Details are sparse on Waco Independent School District’s idea to build an in-district charter system with Prosper Waco to save five schools from possible closure.
But seven upcoming community meetings between Saturday and Jan. 25 will give parents and residents a chance to hear more and ask questions about the concept and other possible recommendations before an official plan is presented to the school board for approval the following week.
Prosper Waco officials will be at each of the meetings, but only to take in the feedback, Prosper Waco spokeswoman Christina Helmick said Wednesday.
“We’re not running anything. We’re just there to listen and support the district in whatever they need and whatever capacity they need Prosper Waco to step into,” Helmick said. “Until the board really approves anything, we’re just going to support and listen and be ready once the board approves the plan Nelson puts in front of them.”
The nonprofit, which typically organizes collaboration between other groups around specific goals, does not have a clear picture of the role it would play in the district’s operation. It is “waiting on the green light” from school board members before taking further steps, Helmick said.
But the partnership would allow Waco ISD to negotiate a contract with Prosper Waco to oversee operations of the five schools, if they fail state standards again this year, by coordinating wrap-around services from other nonprofits to help students succeed, Superintendent A. Marcus Nelson has said previously.
Last month, Nelson said he planned to recommend the partnership to the board Jan. 25 as the best way to keep Alta Vista Elementary School, Brook Avenue Elementary School, J.H. Hines Elementary School, G.W. Carver Middle School and Indian Spring Middle School open another two years. The plan would be unnecessary if schools pass state standards this year.
Each campus failed state academic standards for five consecutive years or more, which leaves them open to closure by the state if they do not pass this May. Overall results of state exams will be out in August. To avoid the possibility of schools closing or a board of managers replacing the school board, the district has to submit its alternative plan to the state by March 1.
The seven upcoming public meetings are the district’s second round of community gatherings to get input on a plan since October. Nelson or a member of his cabinet will be speaking to attendees at the meetings. Waco ISD officials are also expected to give an update on the struggling campuses at Thursday night’s school board meeting.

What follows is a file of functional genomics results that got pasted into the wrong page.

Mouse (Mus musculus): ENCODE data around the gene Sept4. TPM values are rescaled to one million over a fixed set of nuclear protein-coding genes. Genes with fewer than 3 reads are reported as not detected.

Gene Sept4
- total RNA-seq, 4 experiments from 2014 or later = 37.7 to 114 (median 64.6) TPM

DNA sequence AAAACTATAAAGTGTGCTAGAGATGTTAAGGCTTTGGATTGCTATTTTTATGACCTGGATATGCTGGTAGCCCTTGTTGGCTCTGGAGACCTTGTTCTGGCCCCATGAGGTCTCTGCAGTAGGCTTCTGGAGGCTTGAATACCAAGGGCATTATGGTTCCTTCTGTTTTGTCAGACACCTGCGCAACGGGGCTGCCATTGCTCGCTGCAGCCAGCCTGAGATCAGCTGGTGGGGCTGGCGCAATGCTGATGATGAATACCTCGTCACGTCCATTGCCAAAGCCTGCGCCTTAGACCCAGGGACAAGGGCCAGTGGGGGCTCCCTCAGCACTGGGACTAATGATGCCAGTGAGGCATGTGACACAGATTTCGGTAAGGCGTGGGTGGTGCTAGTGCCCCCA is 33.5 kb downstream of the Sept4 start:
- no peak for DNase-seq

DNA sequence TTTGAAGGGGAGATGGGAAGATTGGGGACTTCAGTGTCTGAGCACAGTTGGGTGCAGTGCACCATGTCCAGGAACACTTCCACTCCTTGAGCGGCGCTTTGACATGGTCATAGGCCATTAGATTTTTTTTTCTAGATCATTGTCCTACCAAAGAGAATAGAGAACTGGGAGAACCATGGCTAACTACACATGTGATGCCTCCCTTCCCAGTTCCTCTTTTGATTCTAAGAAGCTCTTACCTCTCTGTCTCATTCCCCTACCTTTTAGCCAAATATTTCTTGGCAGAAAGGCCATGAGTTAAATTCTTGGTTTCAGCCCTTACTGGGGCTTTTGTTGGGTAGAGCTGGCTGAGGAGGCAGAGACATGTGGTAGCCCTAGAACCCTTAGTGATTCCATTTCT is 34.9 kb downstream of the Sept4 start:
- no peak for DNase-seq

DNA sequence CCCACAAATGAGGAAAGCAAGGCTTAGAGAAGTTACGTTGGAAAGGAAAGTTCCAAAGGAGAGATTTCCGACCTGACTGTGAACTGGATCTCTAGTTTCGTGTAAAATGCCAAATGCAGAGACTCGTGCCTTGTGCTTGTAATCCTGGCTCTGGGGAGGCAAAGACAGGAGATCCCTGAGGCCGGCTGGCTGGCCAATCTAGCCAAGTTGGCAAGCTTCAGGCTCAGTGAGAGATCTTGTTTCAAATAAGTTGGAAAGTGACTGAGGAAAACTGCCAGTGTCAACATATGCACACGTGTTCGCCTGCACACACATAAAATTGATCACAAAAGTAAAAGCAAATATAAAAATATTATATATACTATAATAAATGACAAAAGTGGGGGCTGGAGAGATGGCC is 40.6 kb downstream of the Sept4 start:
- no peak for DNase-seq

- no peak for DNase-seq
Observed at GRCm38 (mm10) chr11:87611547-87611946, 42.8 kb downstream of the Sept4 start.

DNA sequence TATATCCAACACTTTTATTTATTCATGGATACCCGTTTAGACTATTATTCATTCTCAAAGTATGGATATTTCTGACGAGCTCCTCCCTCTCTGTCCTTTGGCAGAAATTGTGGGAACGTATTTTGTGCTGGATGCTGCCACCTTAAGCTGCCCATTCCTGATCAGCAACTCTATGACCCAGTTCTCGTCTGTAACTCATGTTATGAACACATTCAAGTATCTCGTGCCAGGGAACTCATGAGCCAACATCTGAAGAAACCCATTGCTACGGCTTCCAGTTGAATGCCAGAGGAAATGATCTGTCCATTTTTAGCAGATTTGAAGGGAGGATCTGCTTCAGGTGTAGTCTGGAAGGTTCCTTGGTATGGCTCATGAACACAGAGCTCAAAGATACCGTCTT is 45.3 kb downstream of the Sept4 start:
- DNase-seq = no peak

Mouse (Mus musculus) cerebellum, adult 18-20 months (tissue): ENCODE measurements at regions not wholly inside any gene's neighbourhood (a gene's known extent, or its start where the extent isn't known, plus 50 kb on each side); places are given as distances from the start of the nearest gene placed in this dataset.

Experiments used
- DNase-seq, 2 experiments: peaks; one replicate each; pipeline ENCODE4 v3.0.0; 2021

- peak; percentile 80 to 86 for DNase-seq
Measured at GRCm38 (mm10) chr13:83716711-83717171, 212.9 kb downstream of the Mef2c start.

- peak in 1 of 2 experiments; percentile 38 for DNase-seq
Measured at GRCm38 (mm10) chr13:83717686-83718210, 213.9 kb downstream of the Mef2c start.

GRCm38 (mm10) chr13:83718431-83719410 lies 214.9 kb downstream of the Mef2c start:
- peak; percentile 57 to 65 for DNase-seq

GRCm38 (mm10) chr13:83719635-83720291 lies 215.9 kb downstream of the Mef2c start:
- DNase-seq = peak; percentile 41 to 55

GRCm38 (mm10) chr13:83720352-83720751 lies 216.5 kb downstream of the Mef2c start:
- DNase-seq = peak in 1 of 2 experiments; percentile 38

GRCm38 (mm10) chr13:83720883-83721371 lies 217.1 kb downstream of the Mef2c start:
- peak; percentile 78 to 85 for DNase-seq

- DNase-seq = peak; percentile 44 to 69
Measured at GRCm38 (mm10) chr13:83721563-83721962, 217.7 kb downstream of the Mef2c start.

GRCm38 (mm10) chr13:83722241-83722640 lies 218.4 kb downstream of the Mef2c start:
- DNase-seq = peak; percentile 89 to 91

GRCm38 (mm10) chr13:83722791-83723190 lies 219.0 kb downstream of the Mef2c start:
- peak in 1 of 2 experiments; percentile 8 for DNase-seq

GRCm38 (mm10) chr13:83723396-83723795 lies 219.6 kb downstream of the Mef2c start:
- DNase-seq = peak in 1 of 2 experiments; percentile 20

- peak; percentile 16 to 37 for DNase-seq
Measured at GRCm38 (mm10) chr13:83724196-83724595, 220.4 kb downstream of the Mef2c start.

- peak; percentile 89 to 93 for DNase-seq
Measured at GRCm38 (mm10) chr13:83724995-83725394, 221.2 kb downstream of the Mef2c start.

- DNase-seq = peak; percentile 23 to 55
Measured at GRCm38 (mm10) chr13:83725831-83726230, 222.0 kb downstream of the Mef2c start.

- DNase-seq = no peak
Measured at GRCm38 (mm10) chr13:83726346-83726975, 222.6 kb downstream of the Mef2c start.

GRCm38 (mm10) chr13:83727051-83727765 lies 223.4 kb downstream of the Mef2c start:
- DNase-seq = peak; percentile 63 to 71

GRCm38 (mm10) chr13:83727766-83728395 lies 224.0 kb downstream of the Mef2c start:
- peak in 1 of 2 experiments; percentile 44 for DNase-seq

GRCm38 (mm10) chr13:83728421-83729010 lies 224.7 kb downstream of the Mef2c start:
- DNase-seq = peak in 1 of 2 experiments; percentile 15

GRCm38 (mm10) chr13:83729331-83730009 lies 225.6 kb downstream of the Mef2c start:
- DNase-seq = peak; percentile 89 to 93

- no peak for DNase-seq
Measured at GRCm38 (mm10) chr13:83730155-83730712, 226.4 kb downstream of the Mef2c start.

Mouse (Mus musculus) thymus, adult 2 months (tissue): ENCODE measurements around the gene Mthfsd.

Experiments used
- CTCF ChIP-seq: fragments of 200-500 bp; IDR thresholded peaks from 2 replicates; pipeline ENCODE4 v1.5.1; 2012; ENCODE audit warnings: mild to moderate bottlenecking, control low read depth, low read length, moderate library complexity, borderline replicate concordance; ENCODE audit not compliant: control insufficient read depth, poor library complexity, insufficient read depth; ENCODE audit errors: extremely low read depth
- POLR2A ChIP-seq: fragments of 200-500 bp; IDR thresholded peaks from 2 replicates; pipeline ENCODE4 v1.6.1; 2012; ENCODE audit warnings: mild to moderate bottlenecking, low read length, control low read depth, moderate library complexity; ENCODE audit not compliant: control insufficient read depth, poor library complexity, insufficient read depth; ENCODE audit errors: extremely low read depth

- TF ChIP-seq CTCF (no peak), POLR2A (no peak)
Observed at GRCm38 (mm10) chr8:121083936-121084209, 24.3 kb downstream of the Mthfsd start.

“This week, I’ll be making some recommendations to our school board to make sure that those campuses remain open and continue to serve the students in their neighborhoods,” Nelson wrote in an email to parents Tuesday. “Those recommendations are based on your feedback, and these meetings will be a chance for you to hear more about the plan, ask questions, share your thoughts and participate in the transformation.”
The meeting schedule is as follows:
- Noon Saturday: Two simultaneous meetings will be held at J.H. Hines Elementary School, 301 Garrison St. and at the Cen-Tex Hispanic Chamber of Commerce, 915 La Salle Ave.
- 6 p.m. Monday: Campus meetings will be held at Alta Vista Elementary School, 3637 Alta Vista Drive; Brook Avenue Elementary School, 720 Brook Ave.; Indian Spring Middle School, 500 N. University Parks Drive; and a joint session for J.H. Hines Elementary and G.W. Carver Middle schools will be at the city of Waco Multi-purpose Facility, 1020 Elm Ave.
- 6 p.m. Tuesday: A meeting will be held at South Waco Elementary School, 2104 Gurley Lane.
“I feel strongly that decisions about the future of our schools should be made locally here in Waco, not left up to officials in Austin or Washington, D.C.” Nelson wrote to parents. “I hope that you agree and will join in the conversation at one or more of the meetings later this month.”